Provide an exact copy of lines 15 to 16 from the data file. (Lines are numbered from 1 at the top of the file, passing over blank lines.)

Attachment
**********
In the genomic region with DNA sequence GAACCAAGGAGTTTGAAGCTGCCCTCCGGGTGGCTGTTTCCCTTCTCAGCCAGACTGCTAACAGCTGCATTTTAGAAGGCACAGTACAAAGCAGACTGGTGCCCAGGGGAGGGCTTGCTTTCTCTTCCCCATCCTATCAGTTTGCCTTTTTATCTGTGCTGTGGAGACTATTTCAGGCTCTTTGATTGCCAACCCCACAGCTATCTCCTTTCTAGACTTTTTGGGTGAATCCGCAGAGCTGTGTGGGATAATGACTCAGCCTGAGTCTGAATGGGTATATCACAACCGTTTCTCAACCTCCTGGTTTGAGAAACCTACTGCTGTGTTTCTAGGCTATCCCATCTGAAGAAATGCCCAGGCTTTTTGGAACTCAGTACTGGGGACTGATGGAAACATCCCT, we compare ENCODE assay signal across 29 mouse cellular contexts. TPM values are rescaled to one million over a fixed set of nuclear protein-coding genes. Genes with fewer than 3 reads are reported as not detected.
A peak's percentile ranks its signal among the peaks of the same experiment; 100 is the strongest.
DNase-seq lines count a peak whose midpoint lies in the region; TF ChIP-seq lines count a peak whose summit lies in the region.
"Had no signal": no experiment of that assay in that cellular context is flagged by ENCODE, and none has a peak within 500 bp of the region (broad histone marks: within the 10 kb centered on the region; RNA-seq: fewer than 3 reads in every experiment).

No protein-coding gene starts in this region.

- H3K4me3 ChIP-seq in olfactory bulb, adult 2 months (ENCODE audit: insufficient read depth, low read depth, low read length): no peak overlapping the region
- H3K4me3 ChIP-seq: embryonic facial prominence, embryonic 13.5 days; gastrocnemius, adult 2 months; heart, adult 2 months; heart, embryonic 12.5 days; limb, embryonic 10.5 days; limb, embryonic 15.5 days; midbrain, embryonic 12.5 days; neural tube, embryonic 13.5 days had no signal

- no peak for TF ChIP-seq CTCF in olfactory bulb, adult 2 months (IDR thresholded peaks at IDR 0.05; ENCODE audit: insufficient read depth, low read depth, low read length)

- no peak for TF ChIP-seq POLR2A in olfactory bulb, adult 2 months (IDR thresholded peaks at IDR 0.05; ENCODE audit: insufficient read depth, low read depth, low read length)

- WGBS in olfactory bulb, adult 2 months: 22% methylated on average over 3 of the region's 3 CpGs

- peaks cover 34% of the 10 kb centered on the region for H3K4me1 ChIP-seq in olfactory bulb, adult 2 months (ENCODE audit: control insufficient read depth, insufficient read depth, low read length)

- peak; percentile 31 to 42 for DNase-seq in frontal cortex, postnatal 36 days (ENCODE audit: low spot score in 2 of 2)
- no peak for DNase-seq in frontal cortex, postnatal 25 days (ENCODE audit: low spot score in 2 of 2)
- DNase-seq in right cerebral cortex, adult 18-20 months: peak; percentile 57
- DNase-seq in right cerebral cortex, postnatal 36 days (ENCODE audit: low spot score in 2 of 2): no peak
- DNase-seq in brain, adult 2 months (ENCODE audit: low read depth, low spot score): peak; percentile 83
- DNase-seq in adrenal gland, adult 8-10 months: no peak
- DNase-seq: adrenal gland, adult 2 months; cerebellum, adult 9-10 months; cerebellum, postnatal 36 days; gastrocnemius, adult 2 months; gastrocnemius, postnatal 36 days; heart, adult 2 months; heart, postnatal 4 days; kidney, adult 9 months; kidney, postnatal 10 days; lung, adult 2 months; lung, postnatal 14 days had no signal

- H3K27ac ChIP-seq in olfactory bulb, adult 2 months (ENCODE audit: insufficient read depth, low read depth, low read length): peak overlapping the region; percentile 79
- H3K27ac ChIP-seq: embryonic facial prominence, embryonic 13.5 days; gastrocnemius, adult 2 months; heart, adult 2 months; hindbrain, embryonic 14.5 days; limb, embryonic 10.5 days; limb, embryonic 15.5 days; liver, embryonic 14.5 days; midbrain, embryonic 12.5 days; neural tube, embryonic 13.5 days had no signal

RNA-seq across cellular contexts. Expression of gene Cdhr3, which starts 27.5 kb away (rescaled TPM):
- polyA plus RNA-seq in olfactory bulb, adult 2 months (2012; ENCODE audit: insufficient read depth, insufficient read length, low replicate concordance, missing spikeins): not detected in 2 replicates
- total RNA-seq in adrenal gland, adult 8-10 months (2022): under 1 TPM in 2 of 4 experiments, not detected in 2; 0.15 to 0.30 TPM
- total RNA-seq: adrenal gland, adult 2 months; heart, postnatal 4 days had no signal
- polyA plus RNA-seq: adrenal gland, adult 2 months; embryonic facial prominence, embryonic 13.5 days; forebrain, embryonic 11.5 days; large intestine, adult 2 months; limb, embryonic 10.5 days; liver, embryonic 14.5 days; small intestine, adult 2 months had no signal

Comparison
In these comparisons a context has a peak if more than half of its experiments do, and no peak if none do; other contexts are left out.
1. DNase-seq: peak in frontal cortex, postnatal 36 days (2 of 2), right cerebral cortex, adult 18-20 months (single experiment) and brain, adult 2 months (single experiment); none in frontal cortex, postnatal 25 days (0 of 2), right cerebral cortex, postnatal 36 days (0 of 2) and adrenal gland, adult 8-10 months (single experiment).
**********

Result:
- DNase-seq in right cerebral cortex, postnatal 36 days (ENCODE audit: low spot score in 2 of 2): no peak
- DNase-seq in brain, adult 2 months (ENCODE audit: low read depth, low spot score): peak; percentile 83